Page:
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Bootstrapping structural VARs: Avoiding a potential bias in confidence intervals for impulse response functions

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  • Phillips, Kerk L.
  • Spencer, David E.

Abstract

Constructing bootstrap confidence intervals for impulse response functions (IRFs) from structural vector autoregression (SVAR) models has become standard practice in empirical macroeconomic research. The accuracy of such confidence intervals can deteriorate severely, however, if the bootstrap IRFs are biased. We document an apparently common source of bias in the estimation of the VAR error covariance matrix which can be easily reduced by a scale adjustment. This bias is generally unrecognized because it only affects the bootstrap estimates of the error variance, not the original OLS estimates. Nevertheless, as we illustrate here, analytically, with sampling experiments, and in an example from the literature, the bootstrap error variance bias can have significant distorting effects on bootstrap IRF confidence intervals. We also show that scale-adjusted bootstrap confidence intervals can be expected to exhibit improved coverage accuracy.

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Bibliographic Info

Article provided by Elsevier in its journal Journal of Macroeconomics.

Volume (Year): 33 (2011)
Issue (Month): 4 ()
Pages: 582-594

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Handle: RePEc:eee:jmacro:v:33:y:2011:i:4:p:582-594

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Web page: http://www.elsevier.com/locate/inca/622617

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Keywords: Impulse response function; Structural VAR; Bias; Bootstrap;

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  1. Peters, S C & Freedman, D A, 1984. "Some Notes on the Bootstrap in Regression Problems," Journal of Business & Economic Statistics, American Statistical Association, vol. 2(4), pages 406-09, October.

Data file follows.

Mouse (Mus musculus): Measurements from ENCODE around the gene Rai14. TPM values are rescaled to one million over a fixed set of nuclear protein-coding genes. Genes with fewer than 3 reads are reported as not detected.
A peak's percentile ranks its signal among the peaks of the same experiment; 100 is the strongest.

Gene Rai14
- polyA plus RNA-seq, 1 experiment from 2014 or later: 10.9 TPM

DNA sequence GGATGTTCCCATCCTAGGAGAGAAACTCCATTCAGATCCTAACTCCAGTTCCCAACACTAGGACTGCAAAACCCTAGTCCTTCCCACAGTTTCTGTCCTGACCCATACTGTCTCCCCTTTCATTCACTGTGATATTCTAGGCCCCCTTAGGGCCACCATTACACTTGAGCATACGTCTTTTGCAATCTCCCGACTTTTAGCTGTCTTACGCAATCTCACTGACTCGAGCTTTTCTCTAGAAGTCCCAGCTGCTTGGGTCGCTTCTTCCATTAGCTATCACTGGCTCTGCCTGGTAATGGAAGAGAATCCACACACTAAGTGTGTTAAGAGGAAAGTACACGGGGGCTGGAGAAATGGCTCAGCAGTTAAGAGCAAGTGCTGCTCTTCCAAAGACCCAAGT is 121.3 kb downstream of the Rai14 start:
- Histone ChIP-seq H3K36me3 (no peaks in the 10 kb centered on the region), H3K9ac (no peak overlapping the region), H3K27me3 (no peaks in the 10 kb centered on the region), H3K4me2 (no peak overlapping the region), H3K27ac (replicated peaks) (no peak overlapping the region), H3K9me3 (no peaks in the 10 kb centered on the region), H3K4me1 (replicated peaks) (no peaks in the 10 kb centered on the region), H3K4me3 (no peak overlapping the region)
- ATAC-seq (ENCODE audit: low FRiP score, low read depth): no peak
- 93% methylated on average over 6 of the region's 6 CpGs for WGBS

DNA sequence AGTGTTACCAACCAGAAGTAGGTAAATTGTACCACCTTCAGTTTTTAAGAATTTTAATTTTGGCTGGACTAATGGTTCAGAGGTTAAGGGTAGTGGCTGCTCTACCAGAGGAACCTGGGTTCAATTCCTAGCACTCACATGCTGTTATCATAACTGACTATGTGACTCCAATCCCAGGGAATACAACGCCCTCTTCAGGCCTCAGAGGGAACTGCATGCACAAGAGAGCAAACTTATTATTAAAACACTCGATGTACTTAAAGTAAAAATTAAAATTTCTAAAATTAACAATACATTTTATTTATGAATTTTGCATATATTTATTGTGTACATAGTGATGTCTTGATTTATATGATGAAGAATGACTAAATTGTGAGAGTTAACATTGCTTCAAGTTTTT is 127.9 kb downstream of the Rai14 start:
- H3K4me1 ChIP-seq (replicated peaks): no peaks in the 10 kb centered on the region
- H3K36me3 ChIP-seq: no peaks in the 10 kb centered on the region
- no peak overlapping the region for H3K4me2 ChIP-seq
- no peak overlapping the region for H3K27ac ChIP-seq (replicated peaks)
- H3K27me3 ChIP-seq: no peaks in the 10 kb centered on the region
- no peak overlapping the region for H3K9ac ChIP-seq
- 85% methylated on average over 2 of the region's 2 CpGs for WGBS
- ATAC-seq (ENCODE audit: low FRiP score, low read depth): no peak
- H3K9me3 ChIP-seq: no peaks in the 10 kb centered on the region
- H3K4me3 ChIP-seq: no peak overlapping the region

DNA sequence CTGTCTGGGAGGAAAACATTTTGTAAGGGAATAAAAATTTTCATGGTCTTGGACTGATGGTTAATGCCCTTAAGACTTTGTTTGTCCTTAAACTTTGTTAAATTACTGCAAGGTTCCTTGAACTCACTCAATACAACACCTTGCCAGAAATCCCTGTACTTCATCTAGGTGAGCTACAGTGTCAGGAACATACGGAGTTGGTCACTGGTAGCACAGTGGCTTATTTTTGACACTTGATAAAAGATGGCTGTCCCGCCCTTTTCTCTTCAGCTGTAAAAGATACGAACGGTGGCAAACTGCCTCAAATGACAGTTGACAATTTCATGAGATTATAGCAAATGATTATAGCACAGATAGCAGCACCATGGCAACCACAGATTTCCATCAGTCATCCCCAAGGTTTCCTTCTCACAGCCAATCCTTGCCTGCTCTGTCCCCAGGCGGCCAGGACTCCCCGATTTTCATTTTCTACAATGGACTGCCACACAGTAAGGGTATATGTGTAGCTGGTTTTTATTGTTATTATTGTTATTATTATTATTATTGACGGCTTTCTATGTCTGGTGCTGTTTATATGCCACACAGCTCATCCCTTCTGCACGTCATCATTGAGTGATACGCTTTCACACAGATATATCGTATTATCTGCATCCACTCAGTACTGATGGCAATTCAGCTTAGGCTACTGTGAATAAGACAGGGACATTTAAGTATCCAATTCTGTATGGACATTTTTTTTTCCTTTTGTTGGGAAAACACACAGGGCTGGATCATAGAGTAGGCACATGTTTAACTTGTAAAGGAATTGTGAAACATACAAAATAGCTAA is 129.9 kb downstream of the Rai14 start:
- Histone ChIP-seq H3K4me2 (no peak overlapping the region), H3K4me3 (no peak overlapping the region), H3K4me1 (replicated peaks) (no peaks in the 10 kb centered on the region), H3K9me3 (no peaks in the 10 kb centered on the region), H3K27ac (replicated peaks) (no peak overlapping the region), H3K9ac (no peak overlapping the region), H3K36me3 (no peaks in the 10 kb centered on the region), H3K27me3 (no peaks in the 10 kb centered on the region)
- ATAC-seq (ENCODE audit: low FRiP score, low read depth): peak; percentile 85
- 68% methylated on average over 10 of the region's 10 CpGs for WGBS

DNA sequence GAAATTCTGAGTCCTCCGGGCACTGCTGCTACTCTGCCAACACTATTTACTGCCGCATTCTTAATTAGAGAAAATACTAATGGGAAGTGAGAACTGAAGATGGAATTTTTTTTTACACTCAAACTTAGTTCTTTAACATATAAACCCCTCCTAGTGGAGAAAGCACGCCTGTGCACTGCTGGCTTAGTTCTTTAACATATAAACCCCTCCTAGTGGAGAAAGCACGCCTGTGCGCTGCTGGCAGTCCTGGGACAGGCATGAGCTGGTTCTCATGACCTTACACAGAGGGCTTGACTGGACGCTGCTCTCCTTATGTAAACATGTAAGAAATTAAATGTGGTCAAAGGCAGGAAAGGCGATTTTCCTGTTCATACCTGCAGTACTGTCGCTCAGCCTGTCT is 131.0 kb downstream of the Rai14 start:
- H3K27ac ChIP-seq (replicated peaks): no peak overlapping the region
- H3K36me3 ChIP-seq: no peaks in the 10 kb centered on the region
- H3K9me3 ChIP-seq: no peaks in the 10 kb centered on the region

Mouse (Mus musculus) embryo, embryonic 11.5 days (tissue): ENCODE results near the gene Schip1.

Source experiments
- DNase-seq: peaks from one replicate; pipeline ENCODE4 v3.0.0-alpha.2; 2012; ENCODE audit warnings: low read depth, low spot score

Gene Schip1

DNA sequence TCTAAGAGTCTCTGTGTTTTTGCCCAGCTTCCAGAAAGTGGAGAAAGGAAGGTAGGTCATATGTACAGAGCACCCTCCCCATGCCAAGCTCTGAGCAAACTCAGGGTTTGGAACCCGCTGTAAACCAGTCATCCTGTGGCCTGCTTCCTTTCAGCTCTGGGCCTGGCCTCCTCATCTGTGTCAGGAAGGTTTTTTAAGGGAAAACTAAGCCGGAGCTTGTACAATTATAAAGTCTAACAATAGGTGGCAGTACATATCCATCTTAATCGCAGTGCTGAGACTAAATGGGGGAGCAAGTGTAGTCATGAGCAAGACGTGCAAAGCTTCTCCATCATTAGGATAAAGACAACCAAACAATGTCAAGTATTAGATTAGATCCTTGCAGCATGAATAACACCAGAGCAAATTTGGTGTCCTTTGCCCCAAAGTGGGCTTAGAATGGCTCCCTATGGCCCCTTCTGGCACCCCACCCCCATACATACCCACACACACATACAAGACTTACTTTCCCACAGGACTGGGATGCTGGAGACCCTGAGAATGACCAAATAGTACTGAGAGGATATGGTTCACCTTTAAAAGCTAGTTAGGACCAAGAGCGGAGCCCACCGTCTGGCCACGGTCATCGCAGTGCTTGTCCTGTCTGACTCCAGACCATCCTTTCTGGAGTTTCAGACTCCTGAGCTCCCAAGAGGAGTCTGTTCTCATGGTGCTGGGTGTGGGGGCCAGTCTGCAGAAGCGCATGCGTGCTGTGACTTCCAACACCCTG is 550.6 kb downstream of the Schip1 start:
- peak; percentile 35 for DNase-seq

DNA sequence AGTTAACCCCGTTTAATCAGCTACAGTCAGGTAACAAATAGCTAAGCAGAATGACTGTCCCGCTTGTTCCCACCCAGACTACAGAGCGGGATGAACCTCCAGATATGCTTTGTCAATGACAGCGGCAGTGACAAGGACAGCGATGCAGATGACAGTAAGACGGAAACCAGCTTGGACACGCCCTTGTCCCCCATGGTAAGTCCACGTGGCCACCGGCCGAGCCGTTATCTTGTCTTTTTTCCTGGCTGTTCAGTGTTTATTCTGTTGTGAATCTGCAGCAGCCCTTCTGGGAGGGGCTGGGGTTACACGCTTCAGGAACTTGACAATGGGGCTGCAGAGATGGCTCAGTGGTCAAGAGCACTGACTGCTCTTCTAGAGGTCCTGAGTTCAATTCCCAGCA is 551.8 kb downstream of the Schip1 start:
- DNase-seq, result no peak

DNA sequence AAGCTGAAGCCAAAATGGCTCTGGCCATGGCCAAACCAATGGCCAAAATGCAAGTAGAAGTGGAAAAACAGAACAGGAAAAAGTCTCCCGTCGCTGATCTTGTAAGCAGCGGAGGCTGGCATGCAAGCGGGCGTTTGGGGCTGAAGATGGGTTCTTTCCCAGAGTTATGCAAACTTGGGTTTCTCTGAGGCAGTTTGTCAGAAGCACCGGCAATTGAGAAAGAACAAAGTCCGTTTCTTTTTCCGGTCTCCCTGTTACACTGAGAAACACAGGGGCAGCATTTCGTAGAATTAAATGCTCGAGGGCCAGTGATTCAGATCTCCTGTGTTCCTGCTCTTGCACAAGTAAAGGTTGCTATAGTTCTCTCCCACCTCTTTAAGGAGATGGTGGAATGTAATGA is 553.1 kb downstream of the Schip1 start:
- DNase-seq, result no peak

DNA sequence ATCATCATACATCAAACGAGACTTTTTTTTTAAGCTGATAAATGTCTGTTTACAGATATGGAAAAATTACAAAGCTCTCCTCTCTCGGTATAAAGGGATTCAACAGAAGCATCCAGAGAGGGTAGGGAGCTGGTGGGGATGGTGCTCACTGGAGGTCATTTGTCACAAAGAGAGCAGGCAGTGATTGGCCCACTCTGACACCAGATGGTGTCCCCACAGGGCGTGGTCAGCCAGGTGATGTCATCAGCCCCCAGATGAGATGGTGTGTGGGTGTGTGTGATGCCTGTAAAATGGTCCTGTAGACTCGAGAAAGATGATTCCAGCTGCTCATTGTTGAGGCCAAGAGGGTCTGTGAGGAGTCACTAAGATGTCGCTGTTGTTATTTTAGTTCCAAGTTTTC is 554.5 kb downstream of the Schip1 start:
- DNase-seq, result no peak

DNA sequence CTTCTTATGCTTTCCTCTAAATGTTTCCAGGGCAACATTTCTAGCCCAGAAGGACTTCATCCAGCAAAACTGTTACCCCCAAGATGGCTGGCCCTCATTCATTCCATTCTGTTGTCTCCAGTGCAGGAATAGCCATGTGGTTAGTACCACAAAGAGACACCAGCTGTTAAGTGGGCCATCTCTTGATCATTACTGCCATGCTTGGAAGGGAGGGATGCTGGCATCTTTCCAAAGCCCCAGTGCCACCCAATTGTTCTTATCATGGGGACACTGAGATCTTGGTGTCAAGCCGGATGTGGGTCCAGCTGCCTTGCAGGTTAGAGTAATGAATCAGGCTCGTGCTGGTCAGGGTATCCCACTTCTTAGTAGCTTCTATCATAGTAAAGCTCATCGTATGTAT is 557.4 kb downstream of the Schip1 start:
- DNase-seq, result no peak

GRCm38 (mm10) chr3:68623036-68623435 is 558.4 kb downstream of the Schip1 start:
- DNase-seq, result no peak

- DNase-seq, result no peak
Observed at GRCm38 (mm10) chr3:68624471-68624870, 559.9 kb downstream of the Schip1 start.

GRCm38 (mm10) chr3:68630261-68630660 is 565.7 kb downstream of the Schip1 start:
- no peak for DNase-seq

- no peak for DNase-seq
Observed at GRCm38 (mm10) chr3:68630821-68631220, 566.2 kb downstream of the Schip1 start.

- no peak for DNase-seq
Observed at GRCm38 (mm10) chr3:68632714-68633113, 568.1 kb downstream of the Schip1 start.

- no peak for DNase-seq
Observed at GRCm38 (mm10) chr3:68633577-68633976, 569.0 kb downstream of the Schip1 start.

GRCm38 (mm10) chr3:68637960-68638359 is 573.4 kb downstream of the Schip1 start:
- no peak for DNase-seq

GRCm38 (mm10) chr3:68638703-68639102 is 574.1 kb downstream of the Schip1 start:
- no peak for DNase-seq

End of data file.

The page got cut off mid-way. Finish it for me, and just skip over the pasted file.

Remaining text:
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  4. John B. Taylor, 1999. "Monetary Policy Rules," NBER Books, National Bureau of Economic Research, Inc, number tayl99-1, October.
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  8. Christopher A. Sims & Tao Zha, 1995. "Error bands for impulse responses," Working Paper 95-6, Federal Reserve Bank of Atlanta.
  9. Runkle, David E, 1987. "Vector Autoregressions and Reality," Journal of Business & Economic Statistics, American Statistical Association, vol. 5(4), pages 437-42, October.
  10. Lawrence J. Christiano & Martin Eichenbaum & Robert Vigfusson, 2006. "Assessing Structural VARs," NBER Working Papers 12353, National Bureau of Economic Research, Inc.
    • Lawrence J. Christiano & Martin Eichenbaum & Robert Vigfusson, 2007. "Assessing Structural VARs," NBER Chapters, in: NBER Macroeconomics Annual 2006, Volume 21, pages 1-106 National Bureau of Economic Research, Inc.
  11. Kilian, Lutz & Chang, Pao-Li, 2000. "How accurate are confidence intervals for impulse responses in large VAR models?," Economics Letters, Elsevier, vol. 69(3), pages 299-307, December.
  12. Jeremy Berkowitz & Lutz Kilian, 1996. "Recent developments in bootstrapping time series," Finance and Economics Discussion Series 96-45, Board of Governors of the Federal Reserve System (U.S.).
  13. Christiano, Lawrence J. & Eichenbaum, Martin & Evans, Charles L., 1999. "Monetary policy shocks: What have we learned and to what end?," Handbook of Macroeconomics, in: J. B. Taylor & M. Woodford (ed.), Handbook of Macroeconomics, edition 1, volume 1, chapter 2, pages 65-148 Elsevier.
  14. Lutz Kilian, 1998. "Small-Sample Confidence Intervals For Impulse Response Functions," The Review of Economics and Statistics, MIT Press, vol. 80(2), pages 218-230, May.
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Cited by:
  1. Filippo Lechthaler & Lisa Leinert, 2012. "Moody Oil - What is Driving the Crude Oil Price?," CER-ETH Economics working paper series 12/168, CER-ETH - Center of Economic Research (CER-ETH) at ETH Zurich.

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